• Continually worrying about their caretakers drinking, getting into fights and legal troubles
  • Having trust issues
  • Feeling embarrassed by their caretakers
  • Feeling emotionally detached
  • They may have trouble at school like failing in school, being disruptive in school
  • Withdrawing from peers, friends
  • Feel emotionally numb
  • May have low self-esteem
  • They could develop impulsive nature

How Then Do I Cope With My Caretakers If They're Addicts?

Coping with caretakers who are intoxicant-dependent might seem challenging. However, there are certain things you should understand to help you ease stress or cope with the situation much better.

  • It Is Not Your Fault
Say it with us, ‘I am not the reason for anyone else's drinking habit.’ Often, children of addicts think they are the ones who drove their caretakers to substance abuse. You cannot solve the problem for them, so why be hard on yourself? The best you can do is provide support.
  • Talk To Someone About It

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Having a caretaker who is struggling with addiction can make one feel so isolated and withdrawn. It may not be so easy to tell your caretakers that their intoxicant abuse is affecting you. Even when you do, it is not a guarantee that everything would go back to normal. Try to talk to someone about the issues you face at home. It may not necessarily be an authority figure, your friends, a support group, even a mental health specialist. It can do well to relieve the stress from home, and if there is any case of abuse, you can get help faster.
  • Acknowledge That Your Caretakers Might Need Help
Addiction is not a one-time thing or just a passing phase if the individual involved is not ready to put in the necessary work to get better. Most children may not understand this. Some may even deny the extent of their caretaker’s addiction to protect them or shield themselves from embarrassment. It is entirely understandable that this happens. However, this does not help your caretakers in any way, and it may further prolong the problem. Owning up to the fact that your caretaker has an addiction is one of the first steps in taking charge of your life.
  • Show Them You Are Concerned
Most child and adult children of intoxicant addicts may not find it easy talking to their caretakers about their dependence. We understand that some caretakers would take a defensive stance, and some may flat out deny that they have a problem. Regardless, they need to know how it makes you feel and the effects it has had on you so far, it may even help motivate them to seek help faster.
  • Be Informed About the Disorder
To cope with your caretaker’s alcoholism, you need to understand what it is, the role or part to play in their recovery, and its consequences. This helps you avoid certain unhealthy emotions. It could give you insight and some assurances along the way, allowing you to support your caretakers in the best way you could.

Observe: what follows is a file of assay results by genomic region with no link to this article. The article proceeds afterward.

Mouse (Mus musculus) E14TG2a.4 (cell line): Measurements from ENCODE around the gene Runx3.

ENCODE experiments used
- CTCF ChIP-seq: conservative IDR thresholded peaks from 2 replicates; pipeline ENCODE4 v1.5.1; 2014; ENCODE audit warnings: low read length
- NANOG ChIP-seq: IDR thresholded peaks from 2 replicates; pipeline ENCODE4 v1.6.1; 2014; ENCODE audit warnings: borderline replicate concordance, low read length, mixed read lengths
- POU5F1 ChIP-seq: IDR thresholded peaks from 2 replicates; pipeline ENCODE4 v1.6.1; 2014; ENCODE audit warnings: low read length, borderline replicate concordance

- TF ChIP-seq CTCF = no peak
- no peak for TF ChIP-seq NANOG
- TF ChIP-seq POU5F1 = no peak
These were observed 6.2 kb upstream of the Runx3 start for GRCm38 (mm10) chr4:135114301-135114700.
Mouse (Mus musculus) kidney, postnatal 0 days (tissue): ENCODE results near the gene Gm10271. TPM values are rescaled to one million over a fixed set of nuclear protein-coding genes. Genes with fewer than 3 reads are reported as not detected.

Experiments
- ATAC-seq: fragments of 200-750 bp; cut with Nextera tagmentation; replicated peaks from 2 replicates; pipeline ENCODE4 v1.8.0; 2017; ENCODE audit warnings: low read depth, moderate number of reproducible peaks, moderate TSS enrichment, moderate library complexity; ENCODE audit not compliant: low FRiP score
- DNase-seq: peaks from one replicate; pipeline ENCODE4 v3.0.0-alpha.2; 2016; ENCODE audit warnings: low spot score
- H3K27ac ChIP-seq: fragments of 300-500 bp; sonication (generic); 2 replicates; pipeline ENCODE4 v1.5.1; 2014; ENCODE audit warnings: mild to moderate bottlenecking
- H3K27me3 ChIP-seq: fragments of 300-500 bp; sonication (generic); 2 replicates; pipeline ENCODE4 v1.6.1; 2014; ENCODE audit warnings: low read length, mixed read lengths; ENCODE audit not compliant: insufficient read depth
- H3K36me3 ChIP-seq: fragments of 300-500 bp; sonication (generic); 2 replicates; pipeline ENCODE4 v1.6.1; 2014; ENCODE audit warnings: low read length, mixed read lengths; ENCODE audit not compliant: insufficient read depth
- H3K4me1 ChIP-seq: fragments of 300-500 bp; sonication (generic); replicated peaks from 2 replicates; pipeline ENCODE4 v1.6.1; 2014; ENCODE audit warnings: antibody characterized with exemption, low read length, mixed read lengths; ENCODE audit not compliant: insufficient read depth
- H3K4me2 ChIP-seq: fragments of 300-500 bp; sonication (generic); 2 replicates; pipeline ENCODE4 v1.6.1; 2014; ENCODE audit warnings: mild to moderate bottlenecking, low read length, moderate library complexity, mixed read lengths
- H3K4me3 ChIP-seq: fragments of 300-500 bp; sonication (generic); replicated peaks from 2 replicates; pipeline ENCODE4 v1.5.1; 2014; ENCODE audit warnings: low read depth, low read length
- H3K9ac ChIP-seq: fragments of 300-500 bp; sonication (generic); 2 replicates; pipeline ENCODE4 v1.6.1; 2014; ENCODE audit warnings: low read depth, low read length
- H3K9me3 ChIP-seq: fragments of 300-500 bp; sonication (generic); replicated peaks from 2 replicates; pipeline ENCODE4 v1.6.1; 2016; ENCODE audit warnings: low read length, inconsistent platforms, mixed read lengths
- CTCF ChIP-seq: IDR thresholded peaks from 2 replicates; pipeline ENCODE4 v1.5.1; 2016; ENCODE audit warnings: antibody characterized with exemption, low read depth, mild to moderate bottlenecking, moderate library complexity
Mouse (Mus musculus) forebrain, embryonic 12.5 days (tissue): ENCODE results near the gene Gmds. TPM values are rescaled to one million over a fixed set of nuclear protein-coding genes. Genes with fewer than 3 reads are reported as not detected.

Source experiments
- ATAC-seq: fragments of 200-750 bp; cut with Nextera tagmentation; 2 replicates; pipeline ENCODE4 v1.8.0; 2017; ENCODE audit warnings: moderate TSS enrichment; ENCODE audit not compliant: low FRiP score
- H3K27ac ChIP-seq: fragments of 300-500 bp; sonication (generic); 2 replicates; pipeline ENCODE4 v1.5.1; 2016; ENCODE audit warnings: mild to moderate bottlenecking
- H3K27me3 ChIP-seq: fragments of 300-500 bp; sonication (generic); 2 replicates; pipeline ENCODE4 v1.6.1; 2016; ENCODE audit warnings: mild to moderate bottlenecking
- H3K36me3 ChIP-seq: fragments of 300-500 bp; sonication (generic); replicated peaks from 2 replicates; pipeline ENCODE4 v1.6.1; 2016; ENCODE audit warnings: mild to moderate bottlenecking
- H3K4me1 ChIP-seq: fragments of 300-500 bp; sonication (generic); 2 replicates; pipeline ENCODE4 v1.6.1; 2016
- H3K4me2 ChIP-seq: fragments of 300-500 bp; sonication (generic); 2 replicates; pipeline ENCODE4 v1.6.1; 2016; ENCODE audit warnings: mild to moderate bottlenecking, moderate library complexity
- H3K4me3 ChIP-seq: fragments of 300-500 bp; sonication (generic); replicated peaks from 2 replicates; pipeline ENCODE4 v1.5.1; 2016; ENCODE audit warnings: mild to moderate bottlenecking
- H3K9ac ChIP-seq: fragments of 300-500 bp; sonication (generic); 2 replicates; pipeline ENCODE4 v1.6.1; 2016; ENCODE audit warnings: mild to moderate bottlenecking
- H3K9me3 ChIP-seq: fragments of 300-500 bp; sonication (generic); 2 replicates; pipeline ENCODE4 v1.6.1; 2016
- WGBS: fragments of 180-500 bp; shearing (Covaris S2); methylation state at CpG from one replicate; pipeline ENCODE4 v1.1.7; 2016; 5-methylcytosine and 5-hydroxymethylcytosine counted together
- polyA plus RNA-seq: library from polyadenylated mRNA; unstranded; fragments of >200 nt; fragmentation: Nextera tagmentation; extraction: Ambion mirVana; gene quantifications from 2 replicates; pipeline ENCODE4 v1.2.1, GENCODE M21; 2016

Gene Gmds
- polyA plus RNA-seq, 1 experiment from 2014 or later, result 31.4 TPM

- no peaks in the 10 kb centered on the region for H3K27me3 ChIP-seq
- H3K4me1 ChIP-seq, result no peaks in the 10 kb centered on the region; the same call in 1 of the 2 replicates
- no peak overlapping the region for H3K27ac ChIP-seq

• Develop A Healthy Coping Mechanism
Earlier in this article, we went through the unhealthy ways in which children with caretakers who are addicts cope. Substituting those habits little by little for healthier ones such as journaling, self-assurance that you are not at fault, talking about the problem, dancing, and so on could help you.
  • Acknowledge The Feelings You Have About It
Sweeping away or neglecting your feelings about your caretaker’s dependence is quite common. It is entirely reasonable to want to resent your caretakers at that point or feel bad. Do not try to stifle, talk to friends, close relatives even. You deserve to feel the way you do.
  • Accompany Them To Seek Help
You could show your caretakers more support by accompanying them to see the mental health physician or professional, especially if they feel embarrassed. It is a significant confidence boost for them and a sign that they are trying to do the right thing.
  • Find A Safe Place

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On a final note, if you know staying with your caretakers is becoming increasingly dangerous or you cannot cope with the living conditions, you could stay with a trusted friend or relative. If that is not available, you can call the National Domestic Violence Hotline at (800) 799-SAFE or call 911.

At BetterHelp, we are committed to helping you and your loved one get through this trying time. Living with alcoholic caretakers can have negative, lifelong impacts on families and children. So seeking professional help, such as BetterHelp's therapy services, promptly is crucial to the recovery process.